The diameter of the 6.5 Creedmoor cartridge case head is .473 inch, which is the same length as the 30-06 inch family cartridges. With a simple barrel change, the bolt face diameter of the cartridge can easily be converted to fit other calibers such as .243 Winchester, 22-250 Remington and .300 Savage. The overall cartridge length is 2.825 inches. A close look at the cartridge reveals a .905 inch difference between the case length and overall length of the cartridge. The other features on the 6.5 cartridge include 30 degree shoulder and case length of 1.920 inches. The design makes it efficiently easy to load a high powered, 6.5mm, 140 grain, high BC, ELD and VLD style bullets without taking too much powder space inside the rifle case. The cartridge can be chambered in the popular short-action, AR-10 and Bolt rifles.
The Creedmoor has a muzzle velocity of 140 grain, which measure incredibly well with the factory load of 2,710 fps. The Sporting Arms and Ammunition Institute (SAAMI) Mean Average Pressure set for the 6.5mm Creedmoor is a whooping 62,000 psi. However, the listings for Creedmoor psi have been interchangeably listed to as low as 57,000 psi. Hornady took the honor to reduce the loads after receiving several customer complaints about primer blowing. Additional test conducted by SAAMI indicates a 6.5mm Creedmoor’s velocity range of 2,940 and 2,665 fps for the respective 129 and 140 grain bullets. This compares favorably to the 0.300 Winchester magnum data, which indicates a range 2,930 and 2,665 fps for the respective 200 and 210 grain bullets.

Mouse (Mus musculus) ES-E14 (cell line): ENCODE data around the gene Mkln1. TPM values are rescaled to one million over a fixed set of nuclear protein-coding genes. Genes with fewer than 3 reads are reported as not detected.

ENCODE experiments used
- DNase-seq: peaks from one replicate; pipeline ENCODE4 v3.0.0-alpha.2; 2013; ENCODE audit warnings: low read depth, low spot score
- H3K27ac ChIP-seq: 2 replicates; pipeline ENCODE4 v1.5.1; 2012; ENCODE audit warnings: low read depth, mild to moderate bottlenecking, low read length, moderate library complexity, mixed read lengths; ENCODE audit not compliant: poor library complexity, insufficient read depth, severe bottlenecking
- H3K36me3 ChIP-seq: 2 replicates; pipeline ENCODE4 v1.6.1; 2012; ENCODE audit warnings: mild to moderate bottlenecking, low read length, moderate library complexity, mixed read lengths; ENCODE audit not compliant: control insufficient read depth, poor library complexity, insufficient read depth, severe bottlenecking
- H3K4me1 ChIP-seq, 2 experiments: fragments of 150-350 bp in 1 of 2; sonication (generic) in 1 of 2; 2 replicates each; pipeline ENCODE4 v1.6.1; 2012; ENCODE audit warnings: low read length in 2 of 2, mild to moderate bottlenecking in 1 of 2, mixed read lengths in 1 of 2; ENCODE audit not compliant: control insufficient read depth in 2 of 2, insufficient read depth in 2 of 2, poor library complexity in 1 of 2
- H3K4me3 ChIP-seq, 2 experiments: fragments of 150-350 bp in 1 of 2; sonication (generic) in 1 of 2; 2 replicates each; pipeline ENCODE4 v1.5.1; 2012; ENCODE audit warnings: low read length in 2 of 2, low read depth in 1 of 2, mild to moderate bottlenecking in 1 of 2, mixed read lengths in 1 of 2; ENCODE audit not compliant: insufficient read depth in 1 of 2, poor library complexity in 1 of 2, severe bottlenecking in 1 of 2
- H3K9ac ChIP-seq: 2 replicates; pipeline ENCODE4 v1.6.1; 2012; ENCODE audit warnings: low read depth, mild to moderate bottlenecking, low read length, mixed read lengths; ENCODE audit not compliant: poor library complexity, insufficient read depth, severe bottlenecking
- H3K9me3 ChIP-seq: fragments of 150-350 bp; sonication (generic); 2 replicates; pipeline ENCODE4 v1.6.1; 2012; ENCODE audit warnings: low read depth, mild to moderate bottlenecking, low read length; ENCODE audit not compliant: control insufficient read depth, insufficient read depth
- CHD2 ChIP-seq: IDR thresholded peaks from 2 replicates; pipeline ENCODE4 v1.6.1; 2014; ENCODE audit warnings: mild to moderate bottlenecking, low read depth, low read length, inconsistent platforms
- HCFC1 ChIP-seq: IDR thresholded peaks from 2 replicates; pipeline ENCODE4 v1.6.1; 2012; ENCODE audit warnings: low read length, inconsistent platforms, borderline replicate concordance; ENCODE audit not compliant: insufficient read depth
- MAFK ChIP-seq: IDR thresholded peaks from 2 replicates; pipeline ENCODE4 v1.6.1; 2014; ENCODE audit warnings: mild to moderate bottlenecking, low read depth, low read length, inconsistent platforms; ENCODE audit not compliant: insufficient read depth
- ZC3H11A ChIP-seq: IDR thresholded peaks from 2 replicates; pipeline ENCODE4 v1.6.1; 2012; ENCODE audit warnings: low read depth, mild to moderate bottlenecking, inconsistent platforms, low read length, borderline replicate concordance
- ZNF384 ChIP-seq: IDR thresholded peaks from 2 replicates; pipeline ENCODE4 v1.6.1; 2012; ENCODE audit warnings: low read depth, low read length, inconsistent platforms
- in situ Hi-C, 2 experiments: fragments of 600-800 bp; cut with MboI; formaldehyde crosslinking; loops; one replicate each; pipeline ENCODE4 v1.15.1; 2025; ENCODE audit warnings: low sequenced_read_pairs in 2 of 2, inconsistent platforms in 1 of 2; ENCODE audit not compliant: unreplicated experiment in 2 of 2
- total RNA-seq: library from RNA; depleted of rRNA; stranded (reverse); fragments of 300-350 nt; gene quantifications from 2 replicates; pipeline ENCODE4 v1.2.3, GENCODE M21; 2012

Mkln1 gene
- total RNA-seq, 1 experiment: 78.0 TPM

The other important 6.5 Creedmoor specs:
• Case type – rimless, bottleneck
• Case capacity – 52.5’
• Rim diameter – .4730 inches
• Primer type – large rifle
• Rifling twist – 203mm or 1-8’
• Propellant – 44.74 grain
The Handloading Attributes
The industry standards used to judge ammos, typically takes into consideration aspects such as bullet speed, innovation, versatility and specialized features. Some of the specialized effects incorporated in today’s advanced, supersonic speed ammunitions include ultra progressive propellants and enhanced velocity with reduced rocket nozzle effect. In terms of speed, a good ammunition produces fast results without felt recoil, loss of accuracy or fouling and muzzle blasts. A versatile ammo, on the other hand, is one that is safe and can be used safely on various firearms, including lever guns to semi automatics.